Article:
First Impressions

Between grades 4-9, I attended 5 different schools. Most of the school changes were due to budget cuts & mergers. My family only moved once, just before my freshman year of high school, 2 blocks away from the school. Crazy, huh? 

Every school-change was difficult for me. Adolescence is tough enough, but to throw my entire world into a tailspin just about every autumn really messed me up. I used to hate my birthday in August, because that meant school was coming: classrooms full of strangers to be overwhelmed with anxiety over. I didn’t love a Michigan fall until after I moved to Tucson; now I can’t WAIT for fall! It’s the most wonderful time of the year!
The first impressions I would give out were never that great back then. I was extremely shy and did not find it easy to make friends. I would get physically ill about a week into the new school year; I would throw up and feel debilitating pain in my stomach. The fear of entering these new schools where no one knew or cared about me was that intense. 
One of my toughest transitions was when I switched from Catholic to Public school in 7th grade. Two of my teachers seemed to hate me from the start. I was in the AP English class, but since I wasn’t participating in the discussions, and missed a few days during the first two weeks of class (because I was vomiting I was so overwhelmed with anxiety!) the AP English teacher had a talk with my mother and decided to kick me out — into the “regular” English class. Humiliating. Even worse? My own mother refused to stand up for me, and actually agreed that I was not Advanced English material. Yeah, that helped my confidence. Never good enough! Of course, getting kicked out in 7th grade made it difficult to transfer into the AP class in high school because now I had that blemish on my record. Good times. 
My science teacher didn’t seem to like me much either, but… for legitimate reasons. The Catholic school I went to didn’t teach many science concepts. I could barely keep my head above water in my 7th grade science class. And that struggle went on throughout high school. Thankfully I did have a couple of good teachers then… and one ass-hole who graded on a terrible curve where I’d flunk every test, and eventually the class my junior year. He was no Walter White, that’s for sure. Damn Chemistry. 
I wasn’t used to teachers not liking me. Even if I didn’t have a ton of close friends until about 5th grade during my Catholic school days, the teachers always liked me. I was a good student, and probably a bit of a kiss-ass, but, from my experience, you can’t go wrong with the teacher on your side. But the first impressions I gave off when I transferred to Public School was only the beginning of my learning experience. 
Once I survived high school… I had to deal with first impressions on a different level. The first impression I gave to my in-laws was likely one filled with anxiety & awkwardness. I was 18, so… yeah. Still learning.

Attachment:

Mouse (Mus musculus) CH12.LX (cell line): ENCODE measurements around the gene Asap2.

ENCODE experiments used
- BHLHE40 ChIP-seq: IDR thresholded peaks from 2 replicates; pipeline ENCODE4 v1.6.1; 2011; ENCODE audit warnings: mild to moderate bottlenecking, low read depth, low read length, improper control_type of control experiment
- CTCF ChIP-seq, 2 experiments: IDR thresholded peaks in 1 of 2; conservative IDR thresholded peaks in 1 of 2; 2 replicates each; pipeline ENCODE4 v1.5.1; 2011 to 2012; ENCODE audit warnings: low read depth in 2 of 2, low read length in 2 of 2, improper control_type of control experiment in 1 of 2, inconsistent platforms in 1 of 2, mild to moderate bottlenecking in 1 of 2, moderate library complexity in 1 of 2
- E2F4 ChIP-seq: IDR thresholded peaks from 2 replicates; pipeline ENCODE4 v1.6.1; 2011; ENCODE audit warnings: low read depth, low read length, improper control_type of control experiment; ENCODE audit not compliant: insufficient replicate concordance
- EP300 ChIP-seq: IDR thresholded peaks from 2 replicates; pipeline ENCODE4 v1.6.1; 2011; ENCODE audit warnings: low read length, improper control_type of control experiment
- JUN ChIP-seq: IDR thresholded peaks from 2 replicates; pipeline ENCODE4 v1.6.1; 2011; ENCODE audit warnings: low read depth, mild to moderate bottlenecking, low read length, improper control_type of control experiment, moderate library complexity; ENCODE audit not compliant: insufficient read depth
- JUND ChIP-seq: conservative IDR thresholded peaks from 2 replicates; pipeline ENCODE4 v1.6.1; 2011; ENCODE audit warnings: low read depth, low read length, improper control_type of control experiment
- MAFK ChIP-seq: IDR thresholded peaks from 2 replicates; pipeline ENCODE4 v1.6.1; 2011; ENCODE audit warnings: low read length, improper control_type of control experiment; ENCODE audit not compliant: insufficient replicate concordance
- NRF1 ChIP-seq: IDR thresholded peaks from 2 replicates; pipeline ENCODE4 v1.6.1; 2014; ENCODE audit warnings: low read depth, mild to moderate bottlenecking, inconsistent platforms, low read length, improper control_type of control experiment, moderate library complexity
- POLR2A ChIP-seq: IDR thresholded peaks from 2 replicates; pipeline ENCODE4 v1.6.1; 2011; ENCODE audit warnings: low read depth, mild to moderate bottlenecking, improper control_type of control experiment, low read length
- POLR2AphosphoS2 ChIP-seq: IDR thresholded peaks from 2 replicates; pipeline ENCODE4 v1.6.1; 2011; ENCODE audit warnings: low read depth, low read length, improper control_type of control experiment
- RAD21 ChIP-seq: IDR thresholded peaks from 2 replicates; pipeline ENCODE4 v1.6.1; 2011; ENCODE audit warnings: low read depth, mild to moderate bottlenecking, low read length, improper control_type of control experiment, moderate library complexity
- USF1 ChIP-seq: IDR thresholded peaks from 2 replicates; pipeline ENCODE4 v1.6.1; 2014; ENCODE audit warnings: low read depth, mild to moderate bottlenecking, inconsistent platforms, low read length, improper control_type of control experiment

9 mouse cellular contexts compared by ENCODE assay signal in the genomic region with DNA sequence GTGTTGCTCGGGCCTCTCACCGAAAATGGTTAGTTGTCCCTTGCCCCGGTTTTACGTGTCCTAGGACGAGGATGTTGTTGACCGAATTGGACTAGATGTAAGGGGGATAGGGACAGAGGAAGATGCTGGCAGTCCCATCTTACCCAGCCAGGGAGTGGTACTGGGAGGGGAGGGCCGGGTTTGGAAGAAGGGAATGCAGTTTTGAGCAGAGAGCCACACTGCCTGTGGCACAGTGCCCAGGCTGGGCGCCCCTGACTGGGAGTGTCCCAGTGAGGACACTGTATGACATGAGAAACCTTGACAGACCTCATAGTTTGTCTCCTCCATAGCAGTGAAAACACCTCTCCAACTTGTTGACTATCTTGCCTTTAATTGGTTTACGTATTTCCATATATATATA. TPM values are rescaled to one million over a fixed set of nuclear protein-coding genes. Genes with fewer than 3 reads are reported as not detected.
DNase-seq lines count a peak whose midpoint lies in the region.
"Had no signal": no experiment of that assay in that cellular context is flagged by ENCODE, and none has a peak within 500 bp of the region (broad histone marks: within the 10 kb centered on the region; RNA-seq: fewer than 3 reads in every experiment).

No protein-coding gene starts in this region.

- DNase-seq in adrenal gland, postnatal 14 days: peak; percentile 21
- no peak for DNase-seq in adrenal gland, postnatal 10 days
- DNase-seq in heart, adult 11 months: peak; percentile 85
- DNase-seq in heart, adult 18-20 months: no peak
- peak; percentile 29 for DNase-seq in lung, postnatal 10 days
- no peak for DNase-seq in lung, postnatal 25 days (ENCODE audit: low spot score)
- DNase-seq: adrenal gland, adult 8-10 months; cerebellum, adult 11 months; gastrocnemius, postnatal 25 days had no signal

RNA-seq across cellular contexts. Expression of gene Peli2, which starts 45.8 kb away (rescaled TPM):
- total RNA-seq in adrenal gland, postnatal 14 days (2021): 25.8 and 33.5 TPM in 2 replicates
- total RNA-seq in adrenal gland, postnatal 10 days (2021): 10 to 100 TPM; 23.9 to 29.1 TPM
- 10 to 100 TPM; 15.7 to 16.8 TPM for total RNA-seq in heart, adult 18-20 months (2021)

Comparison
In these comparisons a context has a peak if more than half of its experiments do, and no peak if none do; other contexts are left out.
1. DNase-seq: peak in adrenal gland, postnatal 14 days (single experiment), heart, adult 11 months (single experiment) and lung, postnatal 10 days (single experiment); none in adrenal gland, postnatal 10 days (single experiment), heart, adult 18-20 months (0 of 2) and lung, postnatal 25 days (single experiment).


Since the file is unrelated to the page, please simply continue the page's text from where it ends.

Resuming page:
As I grew, each change in my life became a little easier to adjust to. And once I stopped caring so much about the people who *didn’t* like or want to hang out with me, I started to grow into the person I am today. 
The confidence I’ve developed did not happen overnight. But once the hubs & I moved to Tucson… that clean-slate feeling of “no one knows us, let’s pretend we’re cool” kinda worked. The hubs always seemed to make a good first impression, so acting confident was no big deal to him — I don’t know many people who don’t like him… unless they disagree with his strong opinion. But that usually comes much later! 
Once I made a conscious decision to act confident when I met someone, it amazed me at how well it worked. Try it sometime. Because the more you act confident, the more you become confident. It’s a crazy concept that actually works. 
Once I got over those first initial, awkward moments, I’d remember to smile, stand up straight and walk with a purpose. I looked forward to sharing stories with people who never heard them. I started to get excited when it was time to meet someone new instead of puking my guts out.  
Last month, someone I met earlier in the summer expressed just how much she loved the way I carried myself, not with an attitude of shyness or negativity, but oozing with positivity. How, when I walked up to her, she immediately wanted to know more about me. My awkward, 12 year-old-self cried her eyes out over this sweet compliment. But wait, it gets better! She went onto offer me a part-time gig at her non-profit office twice a week, and I just started that phase of my life this week. YES!

Work-outside-of-the-home-Momma reporting for duty! 

This latest life-transition is a little scary… first time I’ve worked outside of the home in 8 years. Yes, 8!! But, my first day, although very exhausting, went well, and I’m looking forward to another day at work tomorrow. The kids enjoyed their time in the after-school program, and everything seems to be falling into place. 
Even if I’m once again feeling like the new kid: overwhelmed & possibly losing my mind attempting to do it all, I know I have the many changes I’ve experienced over the years to thank for where I am today. They may have been scary enough to induce vomit at the time, but what’s life without change? Pretty damn boring, if you ask me. 

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